In their replies submitted to the 2006 patent consultation, many stakeholders, in particular SMEs, brought up the issue of introducing ADR methods into the future patent landscape in Europe. Suggestions ranged from making use of existing systems such as the World Intellectual Property Organisation Arbitration and Mediation Centre to designing a sui generis Community alternative dispute resolution system.

Whilst the Commission has already made in October 2004 a proposal for a Directive on certain aspects of mediation in civil and commercial matters[41] it will further examine the usefulness and added value of ADR systems in the field of IPRs, and in particular for patent issues. The examination will focus on possible time and cost savings ADR may bring on the potential benefits in accommodating specific characteristics of intellectual property disputes, including patent disputes.

3.4.2. Patent litigation insurance

One possible means of ensuring access to or an adequate defence in patent litigation for SMEs can be patent litigation insurance (PLI). However, attempts by the private sector to provide insurance schemes have rarely been successful up to now.

The Commission services commissioned a study on PLI in 2001 and a follow-up study was published in June 2006. A public consultation on the recent study closed on 31 December 2006, receiving 28 responses which are currently being analysed. However, it can already be concluded that the overall reaction from stakeholders in relation to the mandatory system proposed in the follow-up study is sceptical.

3.4.3. International aspects

Enforcement of IPR remains a major problem at international level. Preliminary results from a major study being carried out by the OECD indicate that the value of counterfeit and pirated goods traded internationally in 2004 was €140 billion[42]. Although much work has already been done to raise international standards to those prevailing in the EU, the Commission will continue to focus on the priority actions to protect rights holders, including patent holders, in territories outside the EU.

The German presidency of the G8 Group of Major Industrialised Economies has recently proposed a three-track approach to advance IPR enforcement at a global level. This approach consists of advancing and, if possible, finalising in 2007 the implementation of the 16 July 2006 St. Petersburg Statement on Combating IPR Piracy and Counterfeiting[43], involving the business communities of the G8 countries in enforcement efforts and engaging the O5 group of emerging economies (Brazil, China, India, Mexico and South Africa) in a "constructive dialogue" at the forthcoming Heiligendamm summit.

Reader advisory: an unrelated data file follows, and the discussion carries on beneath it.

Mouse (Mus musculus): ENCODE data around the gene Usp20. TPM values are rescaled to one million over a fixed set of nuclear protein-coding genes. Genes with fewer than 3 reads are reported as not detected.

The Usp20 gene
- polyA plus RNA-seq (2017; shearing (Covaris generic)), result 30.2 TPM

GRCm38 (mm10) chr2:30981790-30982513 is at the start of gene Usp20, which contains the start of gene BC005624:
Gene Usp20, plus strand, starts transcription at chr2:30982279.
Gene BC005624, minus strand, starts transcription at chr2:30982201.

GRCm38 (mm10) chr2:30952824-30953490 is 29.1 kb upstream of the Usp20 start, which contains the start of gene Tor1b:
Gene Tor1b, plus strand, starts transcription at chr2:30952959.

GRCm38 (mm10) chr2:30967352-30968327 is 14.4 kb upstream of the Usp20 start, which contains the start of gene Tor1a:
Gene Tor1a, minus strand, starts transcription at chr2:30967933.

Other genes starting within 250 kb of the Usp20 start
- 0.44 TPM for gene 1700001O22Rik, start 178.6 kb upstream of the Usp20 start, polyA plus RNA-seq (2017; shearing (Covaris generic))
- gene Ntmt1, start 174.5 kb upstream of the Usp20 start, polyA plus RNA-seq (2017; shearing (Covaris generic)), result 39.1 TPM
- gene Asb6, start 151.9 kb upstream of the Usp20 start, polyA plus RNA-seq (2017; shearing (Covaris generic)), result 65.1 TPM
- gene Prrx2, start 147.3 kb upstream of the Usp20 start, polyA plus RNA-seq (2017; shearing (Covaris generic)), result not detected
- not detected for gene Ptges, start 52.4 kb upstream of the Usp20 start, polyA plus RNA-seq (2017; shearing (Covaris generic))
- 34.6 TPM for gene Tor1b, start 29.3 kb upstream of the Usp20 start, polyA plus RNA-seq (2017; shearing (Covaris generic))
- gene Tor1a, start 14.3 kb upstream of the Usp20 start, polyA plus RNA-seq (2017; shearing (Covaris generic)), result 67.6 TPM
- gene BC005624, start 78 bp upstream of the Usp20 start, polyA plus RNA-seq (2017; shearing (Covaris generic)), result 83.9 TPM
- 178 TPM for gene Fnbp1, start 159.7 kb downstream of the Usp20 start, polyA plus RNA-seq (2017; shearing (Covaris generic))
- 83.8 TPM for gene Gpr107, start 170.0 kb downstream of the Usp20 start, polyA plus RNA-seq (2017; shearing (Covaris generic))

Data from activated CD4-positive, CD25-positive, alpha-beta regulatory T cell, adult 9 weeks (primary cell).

Moreover the current presidency of the EU has made transatlantic relations one of its top priorities. The new initiative on a Transatlantic Economic Partnership covers inter alia IPR protection. It would build on existing initiatives such as the EU-US summit held in Vienna in June 2006 where the EU and US launched an Action Strategy to combat piracy and counterfeiting in third countries.

The Commission shares the view that there is a need for improving regulatory and non-regulatory dialogues with the Community's international partners, including co-ordinated efforts to protect intellectual property. Protection of IPRs and the fight against counterfeiting and product piracy must be stepped up internationally.


The Commission strongly believes that an improved patent system is vital if Europe is to fulfil its potential for innovation. For this reason, the Commission has set out its proposals for the way forward for a reform of the patent system in Europe and is proposing supporting measures in this Communication. The purpose of this Communication is to revitalise the debate on the patent system in Europe, in a way which encourages Member States to work towards consensus and real progress on this issue. Making the Community patent a reality and at the same time improving the existing fragmented patent litigation system would make the patent system significantly more accessible and bring cost savings for all who have a stake in the patent system. In parallel supporting measures to maintain and, where necessary, improve the quality and efficiency of the current system, together with targeted measures to improve SME access, should ensure that Europe's patent system will play its role in boosting innovation and competitiveness in Europe. The EU must also engage actively with its international partners to increase awareness of IP issues and proper and balanced enforcement of them. By providing the basis for Member States to agree concrete actions, the Commission aims to provide a solid basis for progress on patent reform in other areas, especially as regards the Community patent and the litigation system.